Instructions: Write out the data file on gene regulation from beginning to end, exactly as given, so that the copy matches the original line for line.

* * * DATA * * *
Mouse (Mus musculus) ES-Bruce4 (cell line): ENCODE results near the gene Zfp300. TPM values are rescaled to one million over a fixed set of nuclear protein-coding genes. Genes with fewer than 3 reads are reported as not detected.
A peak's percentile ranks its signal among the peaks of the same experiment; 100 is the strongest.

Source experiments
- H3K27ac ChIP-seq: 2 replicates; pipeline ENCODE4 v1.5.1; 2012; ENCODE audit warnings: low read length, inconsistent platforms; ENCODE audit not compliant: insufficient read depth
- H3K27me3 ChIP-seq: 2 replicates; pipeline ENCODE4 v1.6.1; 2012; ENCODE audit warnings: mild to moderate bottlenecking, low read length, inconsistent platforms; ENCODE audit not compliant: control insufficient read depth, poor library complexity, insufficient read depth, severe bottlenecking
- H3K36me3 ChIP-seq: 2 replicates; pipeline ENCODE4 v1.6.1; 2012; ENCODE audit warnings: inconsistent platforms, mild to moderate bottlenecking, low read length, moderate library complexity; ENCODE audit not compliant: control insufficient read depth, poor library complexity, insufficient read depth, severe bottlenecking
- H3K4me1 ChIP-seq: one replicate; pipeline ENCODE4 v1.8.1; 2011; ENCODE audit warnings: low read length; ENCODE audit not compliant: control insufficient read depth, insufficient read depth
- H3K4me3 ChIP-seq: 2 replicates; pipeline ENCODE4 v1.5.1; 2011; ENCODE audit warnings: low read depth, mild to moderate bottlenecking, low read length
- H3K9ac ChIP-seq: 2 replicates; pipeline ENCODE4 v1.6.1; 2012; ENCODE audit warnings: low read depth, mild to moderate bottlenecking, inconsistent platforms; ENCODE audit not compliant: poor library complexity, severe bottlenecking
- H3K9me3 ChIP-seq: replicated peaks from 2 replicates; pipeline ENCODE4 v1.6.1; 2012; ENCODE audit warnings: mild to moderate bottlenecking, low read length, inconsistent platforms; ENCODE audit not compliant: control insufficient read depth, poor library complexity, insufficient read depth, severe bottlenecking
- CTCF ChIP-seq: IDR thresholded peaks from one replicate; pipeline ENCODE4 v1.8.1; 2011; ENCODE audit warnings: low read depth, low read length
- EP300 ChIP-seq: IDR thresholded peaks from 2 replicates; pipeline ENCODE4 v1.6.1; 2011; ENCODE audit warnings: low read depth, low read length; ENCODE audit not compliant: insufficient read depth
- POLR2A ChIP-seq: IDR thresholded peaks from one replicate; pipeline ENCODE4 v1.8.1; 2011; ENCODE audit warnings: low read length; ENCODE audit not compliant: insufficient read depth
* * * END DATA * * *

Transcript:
Mouse (Mus musculus) ES-Bruce4 (cell line): ENCODE results near the gene Zfp300. TPM values are rescaled to one million over a fixed set of nuclear protein-coding genes. Genes with fewer than 3 reads are reported as not detected.
A peak's percentile ranks its signal among the peaks of the same experiment; 100 is the strongest.

Source experiments
- H3K27ac ChIP-seq: 2 replicates; pipeline ENCODE4 v1.5.1; 2012; ENCODE audit warnings: low read length, inconsistent platforms; ENCODE audit not compliant: insufficient read depth
- H3K27me3 ChIP-seq: 2 replicates; pipeline ENCODE4 v1.6.1; 2012; ENCODE audit warnings: mild to moderate bottlenecking, low read length, inconsistent platforms; ENCODE audit not compliant: control insufficient read depth, poor library complexity, insufficient read depth, severe bottlenecking
- H3K36me3 ChIP-seq: 2 replicates; pipeline ENCODE4 v1.6.1; 2012; ENCODE audit warnings: inconsistent platforms, mild to moderate bottlenecking, low read length, moderate library complexity; ENCODE audit not compliant: control insufficient read depth, poor library complexity, insufficient read depth, severe bottlenecking
- H3K4me1 ChIP-seq: one replicate; pipeline ENCODE4 v1.8.1; 2011; ENCODE audit warnings: low read length; ENCODE audit not compliant: control insufficient read depth, insufficient read depth
- H3K4me3 ChIP-seq: 2 replicates; pipeline ENCODE4 v1.5.1; 2011; ENCODE audit warnings: low read depth, mild to moderate bottlenecking, low read length
- H3K9ac ChIP-seq: 2 replicates; pipeline ENCODE4 v1.6.1; 2012; ENCODE audit warnings: low read depth, mild to moderate bottlenecking, inconsistent platforms; ENCODE audit not compliant: poor library complexity, severe bottlenecking
- H3K9me3 ChIP-seq: replicated peaks from 2 replicates; pipeline ENCODE4 v1.6.1; 2012; ENCODE audit warnings: mild to moderate bottlenecking, low read length, inconsistent platforms; ENCODE audit not compliant: control insufficient read depth, poor library complexity, insufficient read depth, severe bottlenecking
- CTCF ChIP-seq: IDR thresholded peaks from one replicate; pipeline ENCODE4 v1.8.1; 2011; ENCODE audit warnings: low read depth, low read length
- EP300 ChIP-seq: IDR thresholded peaks from 2 replicates; pipeline ENCODE4 v1.6.1; 2011; ENCODE audit warnings: low read depth, low read length; ENCODE audit not compliant: insufficient read depth
- POLR2A ChIP-seq: IDR thresholded peaks from one replicate; pipeline ENCODE4 v1.8.1; 2011; ENCODE audit warnings: low read length; ENCODE audit not compliant: insufficient read depth